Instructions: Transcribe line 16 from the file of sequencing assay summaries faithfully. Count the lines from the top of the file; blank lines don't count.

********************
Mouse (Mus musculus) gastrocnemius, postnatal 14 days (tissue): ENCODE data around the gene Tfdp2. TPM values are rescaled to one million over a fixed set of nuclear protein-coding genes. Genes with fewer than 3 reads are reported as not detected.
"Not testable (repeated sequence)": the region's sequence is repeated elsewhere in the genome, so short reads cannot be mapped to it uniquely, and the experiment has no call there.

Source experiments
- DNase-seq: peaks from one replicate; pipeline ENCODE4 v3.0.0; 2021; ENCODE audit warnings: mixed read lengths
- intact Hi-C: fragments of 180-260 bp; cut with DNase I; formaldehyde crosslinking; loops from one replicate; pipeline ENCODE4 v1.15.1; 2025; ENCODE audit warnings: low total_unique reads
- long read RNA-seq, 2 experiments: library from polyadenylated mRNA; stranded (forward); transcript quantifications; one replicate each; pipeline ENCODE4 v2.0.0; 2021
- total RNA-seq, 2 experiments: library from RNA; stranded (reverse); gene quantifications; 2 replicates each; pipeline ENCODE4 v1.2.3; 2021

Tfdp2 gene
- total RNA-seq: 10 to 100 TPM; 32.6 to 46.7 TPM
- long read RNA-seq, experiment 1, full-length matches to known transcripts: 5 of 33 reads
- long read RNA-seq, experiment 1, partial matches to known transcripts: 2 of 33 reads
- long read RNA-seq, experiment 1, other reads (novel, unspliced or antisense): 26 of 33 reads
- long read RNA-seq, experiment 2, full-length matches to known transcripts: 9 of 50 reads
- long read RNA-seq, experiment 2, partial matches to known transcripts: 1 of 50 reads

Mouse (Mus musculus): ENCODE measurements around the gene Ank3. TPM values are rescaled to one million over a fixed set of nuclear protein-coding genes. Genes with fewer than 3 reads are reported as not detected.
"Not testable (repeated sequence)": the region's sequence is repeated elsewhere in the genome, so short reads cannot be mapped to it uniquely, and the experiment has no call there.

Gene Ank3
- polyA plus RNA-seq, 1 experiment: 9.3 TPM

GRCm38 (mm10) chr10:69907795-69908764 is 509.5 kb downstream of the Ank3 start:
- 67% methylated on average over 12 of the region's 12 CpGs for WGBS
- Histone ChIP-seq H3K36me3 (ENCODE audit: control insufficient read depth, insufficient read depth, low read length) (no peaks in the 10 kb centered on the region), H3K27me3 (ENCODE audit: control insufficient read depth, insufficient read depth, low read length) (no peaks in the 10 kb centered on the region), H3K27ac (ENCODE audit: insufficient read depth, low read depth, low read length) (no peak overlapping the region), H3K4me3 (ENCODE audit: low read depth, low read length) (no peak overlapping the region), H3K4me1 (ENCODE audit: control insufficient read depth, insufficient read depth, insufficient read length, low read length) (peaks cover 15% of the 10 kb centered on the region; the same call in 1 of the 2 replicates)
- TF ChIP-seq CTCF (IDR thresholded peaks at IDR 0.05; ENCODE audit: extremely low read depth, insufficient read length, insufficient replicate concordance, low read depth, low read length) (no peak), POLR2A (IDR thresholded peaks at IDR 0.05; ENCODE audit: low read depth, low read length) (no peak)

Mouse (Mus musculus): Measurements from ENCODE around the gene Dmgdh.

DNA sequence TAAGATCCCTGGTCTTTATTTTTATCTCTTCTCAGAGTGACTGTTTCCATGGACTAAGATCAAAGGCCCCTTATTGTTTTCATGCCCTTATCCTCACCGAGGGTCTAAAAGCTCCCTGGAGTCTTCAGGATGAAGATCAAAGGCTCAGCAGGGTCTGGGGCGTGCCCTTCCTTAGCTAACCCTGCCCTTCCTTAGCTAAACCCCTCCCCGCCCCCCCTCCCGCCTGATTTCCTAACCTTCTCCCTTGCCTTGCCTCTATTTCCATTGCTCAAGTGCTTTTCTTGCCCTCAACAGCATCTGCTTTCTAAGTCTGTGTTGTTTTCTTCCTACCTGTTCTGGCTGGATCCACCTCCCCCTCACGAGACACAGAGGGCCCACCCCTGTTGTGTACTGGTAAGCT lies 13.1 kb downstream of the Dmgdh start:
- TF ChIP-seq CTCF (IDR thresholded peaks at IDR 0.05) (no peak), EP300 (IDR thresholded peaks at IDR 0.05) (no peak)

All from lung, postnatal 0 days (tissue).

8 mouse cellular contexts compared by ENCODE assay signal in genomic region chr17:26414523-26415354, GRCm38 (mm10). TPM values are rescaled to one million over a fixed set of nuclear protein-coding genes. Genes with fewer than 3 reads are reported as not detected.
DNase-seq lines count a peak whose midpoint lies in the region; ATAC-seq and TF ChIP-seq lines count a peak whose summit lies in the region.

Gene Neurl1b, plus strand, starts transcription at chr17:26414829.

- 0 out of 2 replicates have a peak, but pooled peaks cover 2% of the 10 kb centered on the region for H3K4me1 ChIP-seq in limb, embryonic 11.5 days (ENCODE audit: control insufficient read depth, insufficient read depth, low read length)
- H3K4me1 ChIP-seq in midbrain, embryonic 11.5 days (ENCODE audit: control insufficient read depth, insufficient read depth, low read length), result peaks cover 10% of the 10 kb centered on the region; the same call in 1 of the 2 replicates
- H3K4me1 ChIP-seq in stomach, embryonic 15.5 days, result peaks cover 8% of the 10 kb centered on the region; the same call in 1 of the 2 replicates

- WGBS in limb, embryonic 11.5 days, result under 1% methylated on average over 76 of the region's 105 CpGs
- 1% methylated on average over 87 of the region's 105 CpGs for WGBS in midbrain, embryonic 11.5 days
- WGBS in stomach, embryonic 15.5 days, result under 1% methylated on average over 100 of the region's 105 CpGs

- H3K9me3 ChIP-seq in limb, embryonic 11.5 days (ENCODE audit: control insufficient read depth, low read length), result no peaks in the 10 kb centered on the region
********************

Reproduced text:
"Not testable (repeated sequence)": the region's sequence is repeated elsewhere in the genome, so short reads cannot be mapped to it uniquely, and the experiment has no call there.